I had forgotten how impactful listening to people’s stories can be—and in this clinic, where patients fight what is likely the battle of their lives, the stories are achingly haunting and inspiring at the same time. There is that South Asian woman who refused adjuvant chemotherapy after surgery and tried alternative medicine, only to come back more than a year after with distant metastasis, weak and frail and pleading for a cure. There are the women with metastatic breast cancer who have been responding well to chemotherapy or immunotherapy drugs, whether established or experimental, who have enough energy and strength to publish books, sing at theater, or make it their personal mission to reach out to others afflicted with the same disease. There are the men with widespread pancreatic cancer who have been given third-line medications and have not responded, who have been given the news that there are no more options, that basically we are waiting for the disease to progress and overwhelm them. One cried silently, dignified, with the realization that he will not even get palliative surgery for his hernia to make the last of his life more comfortable, and then he spoke of how he wanted to be there for his daughter who was to be married. There were men who were newly diagnosed with cancer, grappling with the reality beside their wives, and women who have emerged triumphant from stereotactic brain surgery for metastatic intracranial disease, whose husbands have left them to fend for themselves. There were a lot of tears: happy and sad, and whatever laughter there was from patients, I felt were present more to comfort the doctors than a truthful indication of their mood.
These patients, who embody graceful strength and who are so generous (especially now with the holidays approaching), are the reminder why clinical medicine is so fulfilling… and also why I opted out of it.
I see now, with great foresight, that if I were to do this for the rest of my life, I would crumble under the emotional weight (and the bureaucracy of papers) likely even before I finish training.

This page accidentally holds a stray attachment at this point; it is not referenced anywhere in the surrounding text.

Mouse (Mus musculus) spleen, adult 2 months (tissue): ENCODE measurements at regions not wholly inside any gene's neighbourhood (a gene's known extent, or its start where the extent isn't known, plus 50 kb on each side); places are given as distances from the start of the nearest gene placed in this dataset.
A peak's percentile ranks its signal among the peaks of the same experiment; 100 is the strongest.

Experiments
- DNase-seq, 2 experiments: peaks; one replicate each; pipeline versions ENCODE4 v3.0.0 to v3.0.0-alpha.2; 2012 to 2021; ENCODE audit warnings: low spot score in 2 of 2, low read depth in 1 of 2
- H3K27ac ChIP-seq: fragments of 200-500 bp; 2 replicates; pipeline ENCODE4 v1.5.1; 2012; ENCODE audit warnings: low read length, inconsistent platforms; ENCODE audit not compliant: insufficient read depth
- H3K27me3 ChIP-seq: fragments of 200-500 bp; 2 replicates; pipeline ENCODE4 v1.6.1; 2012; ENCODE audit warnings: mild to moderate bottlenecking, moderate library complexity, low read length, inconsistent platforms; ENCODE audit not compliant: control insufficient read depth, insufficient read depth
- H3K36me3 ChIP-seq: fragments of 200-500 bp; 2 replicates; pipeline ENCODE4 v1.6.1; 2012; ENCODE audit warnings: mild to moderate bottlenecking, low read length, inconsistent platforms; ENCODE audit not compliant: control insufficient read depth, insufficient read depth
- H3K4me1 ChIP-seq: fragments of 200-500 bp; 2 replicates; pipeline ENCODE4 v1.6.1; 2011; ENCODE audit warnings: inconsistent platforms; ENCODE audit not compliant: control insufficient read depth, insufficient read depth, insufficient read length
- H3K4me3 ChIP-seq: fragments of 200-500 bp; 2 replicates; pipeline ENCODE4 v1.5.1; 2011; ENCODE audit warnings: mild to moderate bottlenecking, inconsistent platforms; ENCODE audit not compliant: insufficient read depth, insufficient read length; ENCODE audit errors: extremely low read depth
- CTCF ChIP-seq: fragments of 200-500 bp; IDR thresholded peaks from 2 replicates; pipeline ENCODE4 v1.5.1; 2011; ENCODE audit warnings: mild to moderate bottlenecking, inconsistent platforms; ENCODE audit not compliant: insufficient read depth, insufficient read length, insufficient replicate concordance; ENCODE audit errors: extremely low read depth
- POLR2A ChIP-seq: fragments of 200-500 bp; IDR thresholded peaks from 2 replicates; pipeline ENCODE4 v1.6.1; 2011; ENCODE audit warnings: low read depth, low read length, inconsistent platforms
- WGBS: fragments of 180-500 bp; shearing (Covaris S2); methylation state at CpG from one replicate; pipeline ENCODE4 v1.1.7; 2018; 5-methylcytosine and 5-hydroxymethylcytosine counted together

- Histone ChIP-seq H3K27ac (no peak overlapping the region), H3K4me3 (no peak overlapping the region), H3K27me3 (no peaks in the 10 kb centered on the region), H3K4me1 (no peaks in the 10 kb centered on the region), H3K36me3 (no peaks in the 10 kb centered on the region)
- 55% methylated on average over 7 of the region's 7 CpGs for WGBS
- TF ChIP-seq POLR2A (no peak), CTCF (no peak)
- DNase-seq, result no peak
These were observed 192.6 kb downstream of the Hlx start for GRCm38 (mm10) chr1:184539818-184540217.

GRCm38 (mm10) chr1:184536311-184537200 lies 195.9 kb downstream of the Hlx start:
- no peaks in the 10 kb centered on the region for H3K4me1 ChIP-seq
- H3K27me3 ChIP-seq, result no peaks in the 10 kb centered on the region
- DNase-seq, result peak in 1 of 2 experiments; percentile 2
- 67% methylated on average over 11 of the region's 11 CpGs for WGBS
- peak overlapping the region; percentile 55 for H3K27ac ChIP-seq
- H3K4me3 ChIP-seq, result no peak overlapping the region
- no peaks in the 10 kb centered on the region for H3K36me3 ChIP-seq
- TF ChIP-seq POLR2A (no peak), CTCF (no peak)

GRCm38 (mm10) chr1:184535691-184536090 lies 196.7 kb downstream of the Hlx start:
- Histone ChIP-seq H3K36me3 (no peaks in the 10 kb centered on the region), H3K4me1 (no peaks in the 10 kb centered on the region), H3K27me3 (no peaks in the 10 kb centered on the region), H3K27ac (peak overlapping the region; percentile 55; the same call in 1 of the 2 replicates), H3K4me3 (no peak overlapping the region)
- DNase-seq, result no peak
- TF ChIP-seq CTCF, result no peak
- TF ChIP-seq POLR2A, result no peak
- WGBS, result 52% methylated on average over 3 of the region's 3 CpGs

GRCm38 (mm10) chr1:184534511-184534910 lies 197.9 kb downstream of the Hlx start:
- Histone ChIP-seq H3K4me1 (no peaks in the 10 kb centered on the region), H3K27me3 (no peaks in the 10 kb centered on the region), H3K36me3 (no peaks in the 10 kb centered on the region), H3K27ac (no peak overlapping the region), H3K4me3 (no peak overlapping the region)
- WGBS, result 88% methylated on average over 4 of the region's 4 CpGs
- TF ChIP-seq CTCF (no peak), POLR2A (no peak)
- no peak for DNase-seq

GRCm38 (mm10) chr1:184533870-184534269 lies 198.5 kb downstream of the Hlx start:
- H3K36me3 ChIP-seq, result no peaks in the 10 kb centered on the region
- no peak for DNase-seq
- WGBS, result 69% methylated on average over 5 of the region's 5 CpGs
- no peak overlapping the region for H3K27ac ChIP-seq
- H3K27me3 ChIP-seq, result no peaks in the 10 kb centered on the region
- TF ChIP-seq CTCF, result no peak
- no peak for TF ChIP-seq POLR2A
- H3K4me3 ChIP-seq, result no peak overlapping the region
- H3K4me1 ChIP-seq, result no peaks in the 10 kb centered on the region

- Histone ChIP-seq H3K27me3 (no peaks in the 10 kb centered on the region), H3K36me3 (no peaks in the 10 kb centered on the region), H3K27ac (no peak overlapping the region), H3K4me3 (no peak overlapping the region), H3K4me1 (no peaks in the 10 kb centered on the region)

How do you this? I ask residents, fellows, staff physicians. How?
I watch them converse with patients, taking cue from their disposition, and patiently attempting to address all their questions, their fears, their concerns. I see them carry thick charts, only to write on even more pieces of paper, to stay on top of monitoring cancer for progression and recurrence. At the end of a day in clinic, I feel exhausted from being on my feet (we have standing workstations) and from the emotional rollercoaster of talking to patients. And to think that I have faced cancer with them in but at most the half hour of their appointment!
It’s both happy and sad, the clinicians have told me. And we’re making progress with cancer. Some things I never would have thought possible when I was in school are possible now.
It’s an honor, others have emphasized, to be treating these patients.
There have also been occasions where I, as a pathology resident, have been of help. Some have been more mundane things, such as locating pathology results done in another hospital. Some have been through me being able to afford a more detailed pathophysiology when necessarily questioned by either colleague or patient. Sometimes, I have been privy (inadvertently or otherwise) to conversations between clinicians when they’re discussing the shortcomings of the pathology department. I listen closely when I hear these subjects, as these are potential areas for improvement… and also for my quality control/quality assurance research project that is a requirement in residency, ha!
As this is one of the last clinical rotations I will do before I return to the world of pathology, I take my sweet time when seeing patients. I take all the time I need, so much so that I receive compliments on how wonderful it is to have a doctor who carefully asks questions, gently examines, and simply listens. Patients say that I do well what I do. I courteously say thank you, a bit embarrassed by the trust placed in me. But in moments of silence, away from the busy humming of clinics, when I can actually hear myself think and cannot be charmed by the gratification of being front and center, I am happy and relieved to be behind the scenes, setting the stage.
To my future patients, I will retire my stethoscope, but know that I will train so I can better serve with my microscope. And should you think that you’re alone facing this monster of an illness, know that I have already stared in its face and wept with you. I will likely be with you every step of the way. And should you finally conquer, I will already have rejoiced with you.
When I’m ready, there will no knock, knock. Just the description and diagnosis that your clinician needs, signed by your pathologist, Dr. Lasiste.